On my walk this past Sunday, the melancholic mood of the season stayed with me after I saw the hollow space where Ingrid’s tree once stood.
So I then decided to take Bear, my dog, to see the two Ginkgo trees we had planted 18 years ago in memory of my parents.
It was uplifting to see how well they were doing – with their leaves on the verge of turning to that bright Ginkgo shade of yellow.
Seasons come and go – as do all living things – be it our trees, our pets, our friends or even ourselves.
All we can do is fully appreciate what we have when we have it – and remember the special moments we have had along the way.
Readers: I wanted to close the loop. This past Friday (Nov. 30), I finally was able to tell Ingrid about the tree. I read the entire column to her, including all of your comments. She was deeply touched. And much to my relief, Ingrid did not mind me sharing our tree story with all of you. Even though she was sad the tree is no longer there, she was comforted in knowing that all of us share a love of trees and our environment. And today (Dec. 2), on my walk to the park, I saw two people who had been part of the Jingle Bell Jog resting on the tree’s stump. The cycle of life continues.
Maria- Thank you for sharing a story so personal and profound. What a better world this would be if we all honored the lives of trees as you and Ingrid have.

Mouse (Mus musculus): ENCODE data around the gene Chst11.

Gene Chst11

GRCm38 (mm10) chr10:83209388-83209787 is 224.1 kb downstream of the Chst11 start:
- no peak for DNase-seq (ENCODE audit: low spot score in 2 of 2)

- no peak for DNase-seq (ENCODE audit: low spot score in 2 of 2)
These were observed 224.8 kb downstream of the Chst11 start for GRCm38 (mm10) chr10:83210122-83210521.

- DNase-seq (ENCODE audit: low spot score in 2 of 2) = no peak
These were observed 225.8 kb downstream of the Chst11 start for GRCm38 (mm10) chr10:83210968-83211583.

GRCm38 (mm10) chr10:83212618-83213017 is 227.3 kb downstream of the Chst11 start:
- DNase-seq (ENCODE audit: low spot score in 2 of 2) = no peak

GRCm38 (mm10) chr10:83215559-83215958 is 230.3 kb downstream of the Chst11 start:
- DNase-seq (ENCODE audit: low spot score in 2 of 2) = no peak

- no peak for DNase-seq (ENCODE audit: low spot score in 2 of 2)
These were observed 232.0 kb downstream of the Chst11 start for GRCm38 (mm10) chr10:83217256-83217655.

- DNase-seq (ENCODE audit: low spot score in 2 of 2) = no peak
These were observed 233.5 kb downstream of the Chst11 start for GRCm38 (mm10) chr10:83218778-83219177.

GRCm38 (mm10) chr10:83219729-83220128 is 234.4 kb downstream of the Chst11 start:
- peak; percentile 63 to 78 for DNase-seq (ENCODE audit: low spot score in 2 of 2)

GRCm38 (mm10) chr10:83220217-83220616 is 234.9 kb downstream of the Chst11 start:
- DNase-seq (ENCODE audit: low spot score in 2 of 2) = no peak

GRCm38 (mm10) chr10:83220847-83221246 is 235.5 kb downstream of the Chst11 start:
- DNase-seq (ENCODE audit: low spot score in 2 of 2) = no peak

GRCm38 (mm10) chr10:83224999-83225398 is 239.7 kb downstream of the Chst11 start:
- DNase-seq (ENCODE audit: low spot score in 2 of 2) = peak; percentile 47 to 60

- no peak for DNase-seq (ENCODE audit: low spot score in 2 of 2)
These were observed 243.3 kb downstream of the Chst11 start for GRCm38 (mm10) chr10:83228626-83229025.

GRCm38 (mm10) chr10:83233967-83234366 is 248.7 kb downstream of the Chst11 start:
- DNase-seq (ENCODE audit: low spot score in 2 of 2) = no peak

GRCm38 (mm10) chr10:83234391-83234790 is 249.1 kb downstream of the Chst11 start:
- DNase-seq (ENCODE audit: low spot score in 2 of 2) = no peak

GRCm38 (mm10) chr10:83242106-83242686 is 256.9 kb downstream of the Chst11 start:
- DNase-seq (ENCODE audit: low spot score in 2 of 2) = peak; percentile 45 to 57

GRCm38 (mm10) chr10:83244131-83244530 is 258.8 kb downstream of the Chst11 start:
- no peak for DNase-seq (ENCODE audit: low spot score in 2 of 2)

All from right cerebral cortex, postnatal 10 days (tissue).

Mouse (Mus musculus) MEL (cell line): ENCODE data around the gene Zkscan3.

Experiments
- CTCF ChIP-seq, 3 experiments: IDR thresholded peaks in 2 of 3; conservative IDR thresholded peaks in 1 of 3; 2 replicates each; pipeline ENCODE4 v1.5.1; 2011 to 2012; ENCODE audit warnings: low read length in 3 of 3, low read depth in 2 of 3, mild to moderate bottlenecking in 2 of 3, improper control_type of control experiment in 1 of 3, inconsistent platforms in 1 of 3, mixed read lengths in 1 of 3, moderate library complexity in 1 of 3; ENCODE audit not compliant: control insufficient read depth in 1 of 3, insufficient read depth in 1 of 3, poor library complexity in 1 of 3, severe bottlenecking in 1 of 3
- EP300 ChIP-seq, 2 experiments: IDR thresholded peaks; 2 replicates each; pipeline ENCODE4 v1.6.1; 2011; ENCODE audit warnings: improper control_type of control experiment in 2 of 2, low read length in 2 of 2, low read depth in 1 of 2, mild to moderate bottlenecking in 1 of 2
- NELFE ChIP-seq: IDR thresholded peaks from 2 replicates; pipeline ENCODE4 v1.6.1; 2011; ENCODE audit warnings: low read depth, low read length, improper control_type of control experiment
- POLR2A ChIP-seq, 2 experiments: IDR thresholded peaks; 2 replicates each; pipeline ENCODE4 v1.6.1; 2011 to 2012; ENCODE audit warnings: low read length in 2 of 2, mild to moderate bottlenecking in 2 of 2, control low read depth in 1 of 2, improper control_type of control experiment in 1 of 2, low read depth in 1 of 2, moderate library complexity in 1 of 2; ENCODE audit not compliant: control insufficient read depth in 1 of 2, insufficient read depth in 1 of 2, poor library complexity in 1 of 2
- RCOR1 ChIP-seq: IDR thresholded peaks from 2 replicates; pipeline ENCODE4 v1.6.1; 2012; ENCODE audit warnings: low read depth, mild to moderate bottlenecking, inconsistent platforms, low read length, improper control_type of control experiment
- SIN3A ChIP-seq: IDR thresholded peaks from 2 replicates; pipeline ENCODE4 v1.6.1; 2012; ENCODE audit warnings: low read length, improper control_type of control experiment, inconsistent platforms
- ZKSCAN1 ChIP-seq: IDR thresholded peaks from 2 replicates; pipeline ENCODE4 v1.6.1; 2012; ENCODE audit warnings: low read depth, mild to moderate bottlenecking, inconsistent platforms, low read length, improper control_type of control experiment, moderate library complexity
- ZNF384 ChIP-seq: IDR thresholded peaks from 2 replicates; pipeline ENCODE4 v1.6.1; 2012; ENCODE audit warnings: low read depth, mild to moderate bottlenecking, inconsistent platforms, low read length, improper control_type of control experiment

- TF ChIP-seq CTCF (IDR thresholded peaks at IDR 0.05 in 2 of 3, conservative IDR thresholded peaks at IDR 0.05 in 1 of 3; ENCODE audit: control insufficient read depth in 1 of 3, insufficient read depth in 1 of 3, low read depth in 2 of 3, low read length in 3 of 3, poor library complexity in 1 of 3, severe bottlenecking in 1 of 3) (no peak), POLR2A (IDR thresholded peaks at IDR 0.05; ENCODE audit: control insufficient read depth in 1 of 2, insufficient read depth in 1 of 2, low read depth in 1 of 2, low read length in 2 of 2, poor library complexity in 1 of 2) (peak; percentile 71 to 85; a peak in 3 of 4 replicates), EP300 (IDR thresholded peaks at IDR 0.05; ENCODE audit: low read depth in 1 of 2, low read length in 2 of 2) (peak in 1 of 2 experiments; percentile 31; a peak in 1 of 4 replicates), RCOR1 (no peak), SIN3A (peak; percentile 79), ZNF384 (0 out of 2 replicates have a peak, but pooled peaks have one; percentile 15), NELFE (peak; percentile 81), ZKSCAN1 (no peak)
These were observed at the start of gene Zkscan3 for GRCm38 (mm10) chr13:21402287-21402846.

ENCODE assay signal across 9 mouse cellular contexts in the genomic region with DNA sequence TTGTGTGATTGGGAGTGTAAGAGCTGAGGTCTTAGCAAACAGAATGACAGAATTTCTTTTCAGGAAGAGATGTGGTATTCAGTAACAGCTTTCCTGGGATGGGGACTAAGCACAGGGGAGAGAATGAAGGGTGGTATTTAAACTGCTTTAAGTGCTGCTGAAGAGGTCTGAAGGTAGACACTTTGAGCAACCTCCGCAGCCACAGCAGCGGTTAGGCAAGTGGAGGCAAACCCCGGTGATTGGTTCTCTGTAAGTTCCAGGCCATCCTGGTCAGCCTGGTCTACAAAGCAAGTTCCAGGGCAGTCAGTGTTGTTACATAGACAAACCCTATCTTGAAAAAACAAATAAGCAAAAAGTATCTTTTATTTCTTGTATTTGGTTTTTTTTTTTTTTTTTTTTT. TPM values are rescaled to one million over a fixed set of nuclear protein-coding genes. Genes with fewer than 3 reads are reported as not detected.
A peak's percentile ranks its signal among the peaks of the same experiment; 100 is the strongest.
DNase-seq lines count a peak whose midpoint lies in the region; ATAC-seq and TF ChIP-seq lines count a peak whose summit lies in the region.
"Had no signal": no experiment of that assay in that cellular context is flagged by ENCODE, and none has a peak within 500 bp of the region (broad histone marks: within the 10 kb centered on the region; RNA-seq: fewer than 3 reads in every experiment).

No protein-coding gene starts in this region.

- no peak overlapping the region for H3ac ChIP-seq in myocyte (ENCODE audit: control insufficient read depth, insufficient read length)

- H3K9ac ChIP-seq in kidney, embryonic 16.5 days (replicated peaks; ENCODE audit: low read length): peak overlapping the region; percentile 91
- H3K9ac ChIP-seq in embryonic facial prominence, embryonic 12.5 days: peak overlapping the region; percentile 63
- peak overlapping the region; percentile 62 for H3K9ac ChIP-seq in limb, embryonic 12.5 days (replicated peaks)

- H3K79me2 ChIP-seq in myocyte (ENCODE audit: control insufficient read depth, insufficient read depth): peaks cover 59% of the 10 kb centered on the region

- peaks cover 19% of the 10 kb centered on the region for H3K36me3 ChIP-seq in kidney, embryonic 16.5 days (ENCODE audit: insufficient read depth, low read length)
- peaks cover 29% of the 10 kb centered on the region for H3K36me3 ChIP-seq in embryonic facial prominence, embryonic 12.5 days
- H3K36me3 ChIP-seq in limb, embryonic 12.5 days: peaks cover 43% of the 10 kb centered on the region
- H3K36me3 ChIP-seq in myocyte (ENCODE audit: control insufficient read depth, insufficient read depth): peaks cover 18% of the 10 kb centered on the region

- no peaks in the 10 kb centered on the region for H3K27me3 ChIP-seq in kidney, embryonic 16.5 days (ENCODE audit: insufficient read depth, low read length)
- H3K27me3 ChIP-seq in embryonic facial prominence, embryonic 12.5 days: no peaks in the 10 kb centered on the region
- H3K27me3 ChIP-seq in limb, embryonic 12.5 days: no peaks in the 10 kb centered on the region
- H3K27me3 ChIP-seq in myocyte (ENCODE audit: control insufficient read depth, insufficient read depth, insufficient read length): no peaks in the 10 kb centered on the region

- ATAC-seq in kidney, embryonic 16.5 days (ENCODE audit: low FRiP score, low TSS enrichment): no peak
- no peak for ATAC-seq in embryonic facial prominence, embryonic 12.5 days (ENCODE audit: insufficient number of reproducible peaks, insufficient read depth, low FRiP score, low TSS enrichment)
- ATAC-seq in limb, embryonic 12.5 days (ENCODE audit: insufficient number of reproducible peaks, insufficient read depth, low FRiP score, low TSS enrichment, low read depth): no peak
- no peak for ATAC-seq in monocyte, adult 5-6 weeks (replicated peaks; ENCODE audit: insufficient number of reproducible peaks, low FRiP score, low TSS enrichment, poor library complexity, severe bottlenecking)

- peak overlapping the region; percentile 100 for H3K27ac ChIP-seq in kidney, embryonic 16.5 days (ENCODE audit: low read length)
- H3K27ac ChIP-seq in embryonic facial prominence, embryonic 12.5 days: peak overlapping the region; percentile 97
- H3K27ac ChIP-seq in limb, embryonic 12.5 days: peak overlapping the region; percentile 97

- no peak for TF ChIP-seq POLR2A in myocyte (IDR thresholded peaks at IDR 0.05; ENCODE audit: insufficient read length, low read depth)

Who are we to say that their lives are of any less importance then our own.Report
What a lovely story, Maria.Report
Does anyone know why it was cut down?Report
Nicely done Maria, you “tree hugger” you!Report
I’ve been enjoying your take on things for many years now and simply, just wanted you to know it… you’re very special. Thank you for sharing. I think you’re wonderful,
Parks Department’s arborist division would have made the call–looks to me like it was based on general decline in the health of the tree. The photo at the top shows a (water?) oak with a very sparse canopy and lots of pruned-off large limbs. The photo at the bottom of the cut stump shows evidence of fungal fruiting bodies on the buttresses, which indicates root or trunk rot, which is confirmed by the cavity evident in the trunk.
Decisions to keep or remove a declining tree are a fulcrum balanced between continued utility of the tree and liability for damage or injury caused by a tree’s catastrophic failure. Hopefully the conservancy decides to plant a few new ones in the vicinity.Report
Trees are sacred, but even the strongest of them have a life that can become stressed in the midst of city life. Just as humans. This tree had lived its life. Great article.Report
Tree huggers of the world UNITE. Unashamadlely ! Loved your story, MariaReport
a good reminder that even old oaks don’t last forever; Plant More Trees!Report
Love the story – there’s a huge old Oak across from my office that some say you could see in the Cyclorama painting – then just a young oak on top of a hill just north of Inman Park.
Speaking of planting trees, my father brought a handful of “sticks” over to me at my house on Ponce Terrace back in the late 80’s. He told me they were dogwoods – so I planted all of them, maybe 10 or 12 – around the small yard. I don’t live there now, but I drive by occasionally, and you can barely see the house for all the giant dogwoods growing in front….Report
Lovely, Maria. I pat, hug and talk to trees myself. Hug Ingrid for me.Report